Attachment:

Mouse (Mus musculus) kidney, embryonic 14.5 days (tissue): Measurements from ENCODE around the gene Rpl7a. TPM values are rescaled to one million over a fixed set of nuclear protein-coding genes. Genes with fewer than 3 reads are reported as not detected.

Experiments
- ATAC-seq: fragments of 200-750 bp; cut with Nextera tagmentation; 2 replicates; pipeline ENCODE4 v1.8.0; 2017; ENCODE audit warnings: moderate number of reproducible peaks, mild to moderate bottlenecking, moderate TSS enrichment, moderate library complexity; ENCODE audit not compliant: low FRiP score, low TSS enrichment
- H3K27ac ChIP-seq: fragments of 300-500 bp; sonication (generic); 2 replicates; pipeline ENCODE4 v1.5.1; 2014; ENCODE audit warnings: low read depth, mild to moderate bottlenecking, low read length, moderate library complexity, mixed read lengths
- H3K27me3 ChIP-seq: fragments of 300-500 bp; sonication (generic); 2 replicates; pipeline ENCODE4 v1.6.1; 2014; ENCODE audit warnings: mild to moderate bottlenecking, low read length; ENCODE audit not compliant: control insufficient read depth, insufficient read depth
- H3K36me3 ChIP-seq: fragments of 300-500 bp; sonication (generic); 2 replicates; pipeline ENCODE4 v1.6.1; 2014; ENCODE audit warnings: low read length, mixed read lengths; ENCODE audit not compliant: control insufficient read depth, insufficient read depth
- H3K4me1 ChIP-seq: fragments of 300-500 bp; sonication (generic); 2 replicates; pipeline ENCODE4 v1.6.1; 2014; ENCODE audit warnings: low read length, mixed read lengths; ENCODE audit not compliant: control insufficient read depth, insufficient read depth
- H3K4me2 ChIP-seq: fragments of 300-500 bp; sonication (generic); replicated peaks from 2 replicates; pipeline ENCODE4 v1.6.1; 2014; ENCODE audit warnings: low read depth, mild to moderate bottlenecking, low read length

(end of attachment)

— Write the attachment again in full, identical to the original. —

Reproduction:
Mouse (Mus musculus) kidney, embryonic 14.5 days (tissue): Measurements from ENCODE around the gene Rpl7a. TPM values are rescaled to one million over a fixed set of nuclear protein-coding genes. Genes with fewer than 3 reads are reported as not detected.

Experiments
- ATAC-seq: fragments of 200-750 bp; cut with Nextera tagmentation; 2 replicates; pipeline ENCODE4 v1.8.0; 2017; ENCODE audit warnings: moderate number of reproducible peaks, mild to moderate bottlenecking, moderate TSS enrichment, moderate library complexity; ENCODE audit not compliant: low FRiP score, low TSS enrichment
- H3K27ac ChIP-seq: fragments of 300-500 bp; sonication (generic); 2 replicates; pipeline ENCODE4 v1.5.1; 2014; ENCODE audit warnings: low read depth, mild to moderate bottlenecking, low read length, moderate library complexity, mixed read lengths
- H3K27me3 ChIP-seq: fragments of 300-500 bp; sonication (generic); 2 replicates; pipeline ENCODE4 v1.6.1; 2014; ENCODE audit warnings: mild to moderate bottlenecking, low read length; ENCODE audit not compliant: control insufficient read depth, insufficient read depth
- H3K36me3 ChIP-seq: fragments of 300-500 bp; sonication (generic); 2 replicates; pipeline ENCODE4 v1.6.1; 2014; ENCODE audit warnings: low read length, mixed read lengths; ENCODE audit not compliant: control insufficient read depth, insufficient read depth
- H3K4me1 ChIP-seq: fragments of 300-500 bp; sonication (generic); 2 replicates; pipeline ENCODE4 v1.6.1; 2014; ENCODE audit warnings: low read length, mixed read lengths; ENCODE audit not compliant: control insufficient read depth, insufficient read depth
- H3K4me2 ChIP-seq: fragments of 300-500 bp; sonication (generic); replicated peaks from 2 replicates; pipeline ENCODE4 v1.6.1; 2014; ENCODE audit warnings: low read depth, mild to moderate bottlenecking, low read length